“I am glad to have presented this important report so that MEPs can learn about the PEACE programme in Ireland. Hopefully, it will also contribute to a greater understanding in Europe about the need for national reconciliation in Ireland.”
The draft report marks the culmination of a series of public consultations and out-reach visits organised by the MEP.  Community organisations and groups involved in reconciliation work made valuable contributions to the report.

Climate change high on MEPs’ agenda

IN Strasbourg last week, MEPs voted twice on the issue of climate change.
First up was a European Commission proposal to include the airline industry in greenhouse emissions schemes.
Aviation has thus far been excluded from such schemes even though it now accounts for between 5 per cent and 12 per cent of the EU’s carbon dioxide emissions. Low-cost airlines and increased business travel are just two factors that have led to growing passenger numbers. CO2 emissions from planes have risen 87 per cent since 1990, just at a time when the EU is trying to bring emissions down to meet Kyoto targets.
Intense lobbying from the aviation industry was reflected in the Commission’s proposal which had been attacked by environmental NGOs as being too generous in its allowances to the airlines. MEPs voted a raft of amendments adding meat to the proposal but it still fell short in a number of areas. A member of the Climate Change Committee herself, Bairbre de Brún explained:
“This is an important first step but further action is needed in order to address the impact of aviation on climate change. As the European Parliament resolution in June 2006 recognised, complementary measures such as a kerosene tax are needed.”
Later in the week, MEPs turned their attention to the upcoming United Nations conference in Bali on climate change which aims to map out a climate change policy for after 2012 when the Kyoto agreement is due to end. Pressure will come on industrialised countries such as the United States and Australia to sign up to any agreement, something that never happened with Kyoto.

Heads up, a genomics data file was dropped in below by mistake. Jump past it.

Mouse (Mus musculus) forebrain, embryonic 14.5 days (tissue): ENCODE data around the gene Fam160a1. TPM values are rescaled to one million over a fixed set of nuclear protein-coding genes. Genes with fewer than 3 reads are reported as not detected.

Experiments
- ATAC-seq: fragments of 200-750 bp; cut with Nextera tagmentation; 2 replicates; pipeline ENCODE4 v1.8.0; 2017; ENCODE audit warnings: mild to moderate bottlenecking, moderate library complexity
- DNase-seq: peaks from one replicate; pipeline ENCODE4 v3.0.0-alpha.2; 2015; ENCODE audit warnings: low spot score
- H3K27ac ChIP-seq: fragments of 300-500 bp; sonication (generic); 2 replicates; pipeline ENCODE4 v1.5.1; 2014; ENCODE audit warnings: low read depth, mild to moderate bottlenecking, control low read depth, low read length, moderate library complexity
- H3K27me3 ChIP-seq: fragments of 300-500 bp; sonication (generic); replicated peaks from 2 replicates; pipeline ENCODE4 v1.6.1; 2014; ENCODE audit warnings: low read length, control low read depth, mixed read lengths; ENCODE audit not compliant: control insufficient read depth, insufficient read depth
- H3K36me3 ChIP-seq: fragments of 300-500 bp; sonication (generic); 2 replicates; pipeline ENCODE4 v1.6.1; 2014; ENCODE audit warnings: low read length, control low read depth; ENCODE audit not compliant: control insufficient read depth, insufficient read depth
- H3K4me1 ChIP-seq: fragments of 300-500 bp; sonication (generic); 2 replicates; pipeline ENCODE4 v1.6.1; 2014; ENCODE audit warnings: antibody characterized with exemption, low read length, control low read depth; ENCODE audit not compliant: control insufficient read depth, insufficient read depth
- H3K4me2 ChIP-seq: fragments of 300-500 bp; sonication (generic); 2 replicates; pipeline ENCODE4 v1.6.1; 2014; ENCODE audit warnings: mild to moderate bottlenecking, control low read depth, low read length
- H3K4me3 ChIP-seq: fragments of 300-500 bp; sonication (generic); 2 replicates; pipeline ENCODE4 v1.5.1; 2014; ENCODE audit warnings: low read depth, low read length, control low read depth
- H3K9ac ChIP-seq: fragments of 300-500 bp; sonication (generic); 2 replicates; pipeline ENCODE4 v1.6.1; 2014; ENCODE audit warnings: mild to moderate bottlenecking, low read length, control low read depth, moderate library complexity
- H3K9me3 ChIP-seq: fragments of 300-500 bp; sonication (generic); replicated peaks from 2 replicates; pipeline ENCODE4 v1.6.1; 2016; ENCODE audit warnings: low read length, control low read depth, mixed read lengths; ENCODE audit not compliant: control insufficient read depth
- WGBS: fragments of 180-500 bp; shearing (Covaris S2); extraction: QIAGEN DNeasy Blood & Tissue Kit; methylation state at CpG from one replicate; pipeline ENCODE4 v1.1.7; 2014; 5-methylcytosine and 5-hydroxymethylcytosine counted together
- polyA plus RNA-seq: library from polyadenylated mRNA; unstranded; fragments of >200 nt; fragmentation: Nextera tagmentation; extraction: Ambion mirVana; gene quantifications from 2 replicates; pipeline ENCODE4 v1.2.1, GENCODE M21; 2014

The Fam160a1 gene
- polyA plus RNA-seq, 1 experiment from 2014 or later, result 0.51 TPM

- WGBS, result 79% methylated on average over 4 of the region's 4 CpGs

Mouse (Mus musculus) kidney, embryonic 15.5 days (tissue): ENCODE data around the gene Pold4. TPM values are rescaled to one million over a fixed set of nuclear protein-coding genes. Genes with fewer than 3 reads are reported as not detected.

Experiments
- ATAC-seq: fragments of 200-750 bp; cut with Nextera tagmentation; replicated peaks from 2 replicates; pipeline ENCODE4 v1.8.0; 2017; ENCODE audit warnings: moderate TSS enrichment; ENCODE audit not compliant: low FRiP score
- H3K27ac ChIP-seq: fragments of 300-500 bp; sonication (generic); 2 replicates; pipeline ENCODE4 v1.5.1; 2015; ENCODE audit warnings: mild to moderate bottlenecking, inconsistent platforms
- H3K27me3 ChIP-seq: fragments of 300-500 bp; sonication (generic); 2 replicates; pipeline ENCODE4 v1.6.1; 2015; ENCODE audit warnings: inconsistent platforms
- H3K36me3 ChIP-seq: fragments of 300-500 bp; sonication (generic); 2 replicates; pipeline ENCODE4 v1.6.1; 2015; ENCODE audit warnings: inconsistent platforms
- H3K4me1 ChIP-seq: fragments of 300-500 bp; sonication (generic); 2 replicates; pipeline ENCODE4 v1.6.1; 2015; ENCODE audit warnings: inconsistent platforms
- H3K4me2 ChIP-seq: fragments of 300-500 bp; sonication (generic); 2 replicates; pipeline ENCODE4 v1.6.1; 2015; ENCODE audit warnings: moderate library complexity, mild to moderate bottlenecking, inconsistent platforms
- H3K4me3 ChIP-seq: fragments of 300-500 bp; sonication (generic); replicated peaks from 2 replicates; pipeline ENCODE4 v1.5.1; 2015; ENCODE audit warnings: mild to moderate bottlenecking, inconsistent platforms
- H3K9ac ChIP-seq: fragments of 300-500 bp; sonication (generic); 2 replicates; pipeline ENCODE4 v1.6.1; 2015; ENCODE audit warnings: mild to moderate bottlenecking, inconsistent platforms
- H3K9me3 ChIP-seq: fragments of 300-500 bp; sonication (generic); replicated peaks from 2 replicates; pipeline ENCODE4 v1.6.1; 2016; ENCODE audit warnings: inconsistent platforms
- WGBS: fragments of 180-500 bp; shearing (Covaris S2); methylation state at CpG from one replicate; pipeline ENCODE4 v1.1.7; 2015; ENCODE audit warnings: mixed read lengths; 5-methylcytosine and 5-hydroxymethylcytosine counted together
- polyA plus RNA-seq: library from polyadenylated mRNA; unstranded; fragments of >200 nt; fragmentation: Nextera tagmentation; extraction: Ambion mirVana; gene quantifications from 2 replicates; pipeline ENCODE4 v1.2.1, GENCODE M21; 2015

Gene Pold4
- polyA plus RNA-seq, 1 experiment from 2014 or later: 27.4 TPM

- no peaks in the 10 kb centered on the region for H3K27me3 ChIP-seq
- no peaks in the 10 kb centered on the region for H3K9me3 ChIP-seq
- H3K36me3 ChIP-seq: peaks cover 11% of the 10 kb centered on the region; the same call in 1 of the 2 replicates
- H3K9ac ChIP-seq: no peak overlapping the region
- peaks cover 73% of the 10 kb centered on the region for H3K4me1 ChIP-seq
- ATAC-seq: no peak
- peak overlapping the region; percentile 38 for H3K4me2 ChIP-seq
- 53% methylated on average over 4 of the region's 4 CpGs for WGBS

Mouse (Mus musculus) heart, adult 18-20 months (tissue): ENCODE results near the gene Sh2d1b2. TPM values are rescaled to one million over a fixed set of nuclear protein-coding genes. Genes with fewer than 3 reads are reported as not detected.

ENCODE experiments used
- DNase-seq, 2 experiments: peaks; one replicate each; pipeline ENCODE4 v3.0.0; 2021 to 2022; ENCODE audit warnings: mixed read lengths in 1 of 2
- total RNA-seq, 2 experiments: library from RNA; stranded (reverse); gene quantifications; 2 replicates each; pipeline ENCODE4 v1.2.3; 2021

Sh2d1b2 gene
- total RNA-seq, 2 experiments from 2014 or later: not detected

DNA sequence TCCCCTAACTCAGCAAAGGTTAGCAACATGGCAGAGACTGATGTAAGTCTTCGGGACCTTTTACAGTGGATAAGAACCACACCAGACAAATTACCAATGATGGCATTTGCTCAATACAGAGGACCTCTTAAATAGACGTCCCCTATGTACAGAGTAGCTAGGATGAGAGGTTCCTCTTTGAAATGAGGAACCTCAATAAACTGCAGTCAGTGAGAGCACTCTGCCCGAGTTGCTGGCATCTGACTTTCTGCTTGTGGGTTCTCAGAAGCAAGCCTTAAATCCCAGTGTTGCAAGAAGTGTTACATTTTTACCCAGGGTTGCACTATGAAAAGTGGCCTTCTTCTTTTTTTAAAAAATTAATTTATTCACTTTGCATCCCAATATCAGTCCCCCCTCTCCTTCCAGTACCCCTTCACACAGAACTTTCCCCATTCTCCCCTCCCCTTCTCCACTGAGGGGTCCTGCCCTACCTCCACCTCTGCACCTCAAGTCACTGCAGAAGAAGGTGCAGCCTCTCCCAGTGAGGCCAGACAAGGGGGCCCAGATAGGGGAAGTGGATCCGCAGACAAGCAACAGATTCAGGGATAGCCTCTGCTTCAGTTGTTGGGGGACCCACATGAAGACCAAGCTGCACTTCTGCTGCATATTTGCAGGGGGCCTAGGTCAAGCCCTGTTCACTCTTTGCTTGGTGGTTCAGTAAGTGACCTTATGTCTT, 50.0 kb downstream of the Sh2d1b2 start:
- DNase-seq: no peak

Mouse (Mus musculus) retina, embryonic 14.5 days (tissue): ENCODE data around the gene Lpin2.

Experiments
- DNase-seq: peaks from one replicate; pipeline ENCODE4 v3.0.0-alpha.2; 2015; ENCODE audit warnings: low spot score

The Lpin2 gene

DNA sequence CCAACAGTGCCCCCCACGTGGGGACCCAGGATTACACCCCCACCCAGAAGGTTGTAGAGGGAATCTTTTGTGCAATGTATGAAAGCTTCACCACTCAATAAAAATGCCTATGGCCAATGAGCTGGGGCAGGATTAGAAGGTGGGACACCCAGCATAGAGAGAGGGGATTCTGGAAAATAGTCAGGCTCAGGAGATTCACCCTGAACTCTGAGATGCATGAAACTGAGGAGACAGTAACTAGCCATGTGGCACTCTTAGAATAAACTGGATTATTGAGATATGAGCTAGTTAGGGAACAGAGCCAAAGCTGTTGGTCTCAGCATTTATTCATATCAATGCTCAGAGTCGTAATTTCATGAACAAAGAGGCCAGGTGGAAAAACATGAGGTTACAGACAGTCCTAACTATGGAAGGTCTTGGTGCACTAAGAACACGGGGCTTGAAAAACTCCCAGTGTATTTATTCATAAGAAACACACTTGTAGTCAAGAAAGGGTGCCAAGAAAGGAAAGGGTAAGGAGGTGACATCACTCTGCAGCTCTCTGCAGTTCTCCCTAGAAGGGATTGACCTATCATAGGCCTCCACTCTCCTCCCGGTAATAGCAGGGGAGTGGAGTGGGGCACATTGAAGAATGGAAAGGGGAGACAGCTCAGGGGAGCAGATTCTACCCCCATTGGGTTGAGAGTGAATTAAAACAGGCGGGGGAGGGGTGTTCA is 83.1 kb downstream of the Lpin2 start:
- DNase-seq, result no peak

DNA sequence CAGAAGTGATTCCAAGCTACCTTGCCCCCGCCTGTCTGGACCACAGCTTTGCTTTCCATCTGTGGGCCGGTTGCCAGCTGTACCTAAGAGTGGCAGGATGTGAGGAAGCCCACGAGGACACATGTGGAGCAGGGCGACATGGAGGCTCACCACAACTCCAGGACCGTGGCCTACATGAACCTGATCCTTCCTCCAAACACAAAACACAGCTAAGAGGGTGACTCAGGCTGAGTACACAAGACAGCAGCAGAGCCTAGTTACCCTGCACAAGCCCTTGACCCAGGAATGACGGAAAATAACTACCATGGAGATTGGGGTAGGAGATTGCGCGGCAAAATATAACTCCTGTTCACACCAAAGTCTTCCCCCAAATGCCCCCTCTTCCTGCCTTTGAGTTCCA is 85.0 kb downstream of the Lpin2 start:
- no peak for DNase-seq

In Strasbourg, MEPs backed a resolution calling for EU negotiators to take a tough line at the negotiations. The Bali conference’s stated aim is to devise a policy which will keep world temperatures below 2C higher than pre-industrial levels.  This is not seen as enough by scientists, a view backed by Bairbre de Brún who stated:
“All scientific evidence tells us that limiting climate change to less than two degrees above pre-industrial levels is only a first step and in itself is not enough to end climate change. The Council and all EU governments must take cognisance of this fact and this is the message they must impress upon others at the Bali conference.”

Climate change delegation to China

BAIRBRE DE BRÚN was part of a 10-strong delegation of MEPs from the European Parliament’s Climate Change Committee that visited China from 5-7 November.
This important committee will formulate proposals on the EU’s policy on climate change and co-ordinate the European Parliament’s position with a view to negotiating the international framework for climate policy after 2012.  
This is a particularly important time to visit China, ahead of the United Nations conference in Bali in December when representatives from 191 countries will meet to negotiate what will follow on from the Kyoto Protocol, which expires in 2012.